In the US, of course there are other complications. No not socialism. We’ve already got that, with the earned income tax credit, and the standard income deduction. I mean, federalism, what little there is left of it. It’s bad enough having a personal relationship with our savior the IRS, in which they giveth and taketh away, and nobody can say to them, “what have you done”. At least most everybody knows the tax man is scary: He can garnish your wages, put liens on your property, and freeze your bank account (abolish the 16th amendment!). What happens to poor federalism when Uncle Sam starts moving in from his avuncular role and starts applying for custody? Do the kids want him? Well, yes. He gives them candy. But where does he get the candy? Well, he steals it from the states.

I’d like to see a rudimentary guaranteed income. It’s an interesting idea. But let’s have a city try it, a county; maybe a state. The fed doesn’t have to adopt us for everything, does it?

Oh for Hands That I Might Draw

Coming home from work, just down the street from my own church, is a little Disciples of Christ church with a single word on it’s marquee: “Indeed.”  Now, of course, we just passed Easter, so that is the final word of the famous Easter greeting:
“Christ is risen.”
“He is risen indeed.”
Probably what happened is that they had the full phrase up on Easter morning, and that since then either wind or hands have taken down all the other letters.  But it occurs to me that, in the right context, one word is enough.  Is Christ risen?  Emphatically: “Indeed.”
Now, if if I had hands that could draw, this would be the time.  Otherwise I can only wish for a T-shirt: One large image in a line-art style, of the empty tomb, dust still rising from a cracked and fallen Stone. Below, in bold letters, just the word: “INDEED.”  If any clarification is needed, the image could be on the back, with two lines of text on the front, above the heart: “Christ is risen./ He is risen”
I know I have friends that can draw…. ?

Love vs. Comradeship

Both sides are essential to life; and both are known in differing degrees to everybody of every age or sex. But very broadly speaking it may still be said that women stand for the dignity of love and men for the dignity of comradeship. I mean that the institution would hardly be expected if the males of the tribe did not mount guard over it. The affections in which women excel have so much more authority and intensity that pure comradeship would be washed away if it were not rallied and guarded in clubs, corps, colleges, banquets and regiments. Most of us have heard the voice in which the hostess tells her husband not to sit too long over the cigars. It is the dreadful voice of Love, seeking to destroy Comradeship.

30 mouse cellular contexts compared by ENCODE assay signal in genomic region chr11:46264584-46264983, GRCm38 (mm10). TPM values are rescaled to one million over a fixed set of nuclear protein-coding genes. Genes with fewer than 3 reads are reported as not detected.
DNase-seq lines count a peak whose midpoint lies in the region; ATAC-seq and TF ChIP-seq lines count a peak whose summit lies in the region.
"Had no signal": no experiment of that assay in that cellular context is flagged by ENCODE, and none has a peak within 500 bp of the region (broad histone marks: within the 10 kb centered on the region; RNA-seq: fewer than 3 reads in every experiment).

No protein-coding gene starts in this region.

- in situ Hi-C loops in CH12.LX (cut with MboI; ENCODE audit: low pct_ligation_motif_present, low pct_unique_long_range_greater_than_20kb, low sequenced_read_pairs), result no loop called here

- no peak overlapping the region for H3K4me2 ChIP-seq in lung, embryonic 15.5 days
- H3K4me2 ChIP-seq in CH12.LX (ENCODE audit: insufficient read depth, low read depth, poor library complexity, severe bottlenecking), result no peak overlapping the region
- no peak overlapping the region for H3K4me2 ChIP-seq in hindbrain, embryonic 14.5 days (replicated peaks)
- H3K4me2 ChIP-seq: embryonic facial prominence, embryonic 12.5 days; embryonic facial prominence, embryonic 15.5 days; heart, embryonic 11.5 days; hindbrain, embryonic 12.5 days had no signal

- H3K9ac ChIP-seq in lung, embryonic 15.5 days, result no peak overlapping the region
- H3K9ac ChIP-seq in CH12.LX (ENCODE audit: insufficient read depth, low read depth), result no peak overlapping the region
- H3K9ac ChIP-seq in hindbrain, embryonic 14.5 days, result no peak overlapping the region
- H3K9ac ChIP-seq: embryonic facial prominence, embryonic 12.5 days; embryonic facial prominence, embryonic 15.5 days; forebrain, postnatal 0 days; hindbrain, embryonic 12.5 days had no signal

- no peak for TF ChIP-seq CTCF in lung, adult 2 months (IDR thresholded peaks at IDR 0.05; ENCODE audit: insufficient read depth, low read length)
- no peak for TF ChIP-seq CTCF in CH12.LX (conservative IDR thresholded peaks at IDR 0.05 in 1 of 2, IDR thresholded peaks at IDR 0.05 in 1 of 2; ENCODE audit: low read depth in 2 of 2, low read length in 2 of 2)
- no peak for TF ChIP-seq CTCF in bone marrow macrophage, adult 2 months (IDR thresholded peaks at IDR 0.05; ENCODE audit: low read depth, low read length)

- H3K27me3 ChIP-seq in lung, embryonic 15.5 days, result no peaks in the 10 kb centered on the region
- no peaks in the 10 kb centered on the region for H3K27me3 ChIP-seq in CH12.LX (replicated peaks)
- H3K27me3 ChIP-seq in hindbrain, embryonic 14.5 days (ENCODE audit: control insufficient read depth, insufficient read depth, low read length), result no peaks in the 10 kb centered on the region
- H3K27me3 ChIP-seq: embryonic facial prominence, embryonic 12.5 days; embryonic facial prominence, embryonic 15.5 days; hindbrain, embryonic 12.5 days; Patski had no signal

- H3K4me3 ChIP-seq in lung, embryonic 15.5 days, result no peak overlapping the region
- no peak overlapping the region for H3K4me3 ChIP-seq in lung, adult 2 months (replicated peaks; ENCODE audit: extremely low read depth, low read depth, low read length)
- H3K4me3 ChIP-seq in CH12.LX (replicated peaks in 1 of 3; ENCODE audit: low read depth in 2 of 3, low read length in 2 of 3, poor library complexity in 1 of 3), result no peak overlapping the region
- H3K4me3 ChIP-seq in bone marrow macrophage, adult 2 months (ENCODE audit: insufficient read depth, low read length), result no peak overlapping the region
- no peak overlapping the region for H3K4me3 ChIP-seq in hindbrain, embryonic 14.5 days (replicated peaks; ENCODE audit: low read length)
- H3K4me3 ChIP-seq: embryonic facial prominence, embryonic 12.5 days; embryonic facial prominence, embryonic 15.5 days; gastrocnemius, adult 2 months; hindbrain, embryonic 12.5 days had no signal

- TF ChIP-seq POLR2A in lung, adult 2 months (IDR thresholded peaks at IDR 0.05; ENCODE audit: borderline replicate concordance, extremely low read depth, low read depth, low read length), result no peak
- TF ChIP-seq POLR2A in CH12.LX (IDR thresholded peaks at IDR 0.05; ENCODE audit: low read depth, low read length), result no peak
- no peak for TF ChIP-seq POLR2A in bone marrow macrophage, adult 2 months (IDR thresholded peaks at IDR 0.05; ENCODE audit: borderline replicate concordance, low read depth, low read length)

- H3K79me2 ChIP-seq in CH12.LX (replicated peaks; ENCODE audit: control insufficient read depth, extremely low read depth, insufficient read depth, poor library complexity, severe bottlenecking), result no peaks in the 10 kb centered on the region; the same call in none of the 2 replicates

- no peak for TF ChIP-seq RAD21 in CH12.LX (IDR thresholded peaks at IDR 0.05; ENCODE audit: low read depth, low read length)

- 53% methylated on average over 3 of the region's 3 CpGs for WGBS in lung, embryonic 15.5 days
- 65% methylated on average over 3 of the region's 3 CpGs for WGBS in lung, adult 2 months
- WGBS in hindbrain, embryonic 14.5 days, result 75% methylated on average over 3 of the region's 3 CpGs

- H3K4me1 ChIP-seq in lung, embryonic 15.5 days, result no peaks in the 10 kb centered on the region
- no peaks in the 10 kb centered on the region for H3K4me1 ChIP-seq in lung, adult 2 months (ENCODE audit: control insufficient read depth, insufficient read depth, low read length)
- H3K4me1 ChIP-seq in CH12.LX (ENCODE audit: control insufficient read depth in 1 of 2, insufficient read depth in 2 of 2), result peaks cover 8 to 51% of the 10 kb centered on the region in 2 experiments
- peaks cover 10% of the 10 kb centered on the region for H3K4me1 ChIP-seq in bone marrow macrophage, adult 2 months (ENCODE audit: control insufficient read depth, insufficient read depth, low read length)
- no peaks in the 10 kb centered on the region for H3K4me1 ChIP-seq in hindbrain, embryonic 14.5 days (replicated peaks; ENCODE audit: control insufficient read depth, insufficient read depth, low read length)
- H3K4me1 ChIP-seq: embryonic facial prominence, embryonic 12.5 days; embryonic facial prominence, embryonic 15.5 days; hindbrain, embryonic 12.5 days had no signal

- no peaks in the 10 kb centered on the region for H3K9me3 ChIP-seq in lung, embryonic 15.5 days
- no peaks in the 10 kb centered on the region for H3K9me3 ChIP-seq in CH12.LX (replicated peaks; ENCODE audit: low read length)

– GK Chesterton, What’s Wrong With The World 

CS Lewis says similar things, but I think he uses friendship instead of comradeship, to oppose to romantic love.

None of that sort on our side.

Today I found this passage strangely comforting:

They looked suspiciously at Caspian, but in the end the eldest of them said, “If he is against Miraz, we’ll have him for King.” And the next oldest said, “Shall we go farther for you, up to the crags? There’s an Ogre or two and a Hag that we could introduce to you, up there.”

“Certainly not,” said Caspian.

“I should think not, indeed,” said Trufflehunter.  “We want none of that sort on our side.” Nikabrik disagreed with this, but Trumpkin and the Badger overruled him…

“We should not have Aslan for friend if we brought in that rabble,” said Trufflehunter as they came away from the cave of the Black Dwarfs.

“Oh, Aslan!” said Trumpkin, cheerily but contemptuously. “What matters much more is that you wouldn’t have me.”

“Do you believe in Aslan?” said Caspian to Nikabrik.

“I’ll believe in anyone or anything,” said Nikabrik, “that’ll batter these cursed Telmarine barbarians to pieces or drive them out of Narnia.  Anyone or anything, Aslan, or the White Witch, do you understand?”

“Silence, silence,” said Trufflehunter. “You do not know what you are saying.  She was a worse enemy than Miraz and all his race.”

“Not to Dwarfs, she wasn’t,” said Nikabrik.

It occurs to me that Nikabrik is very… angry.

Tempest in a Saucepan

We have a few pots in the house, from our wedding gifts, from the brand Calphalon, which I understand is something of a snooty piece of cookware.  But all I can think of whenever I see that label, is poor Prospero, and how badly he fared at the hands of the Bureau of Sabotage.  But then I remember that it’s all right, because at least Captain Kirk got away, even if the doctor didn’t.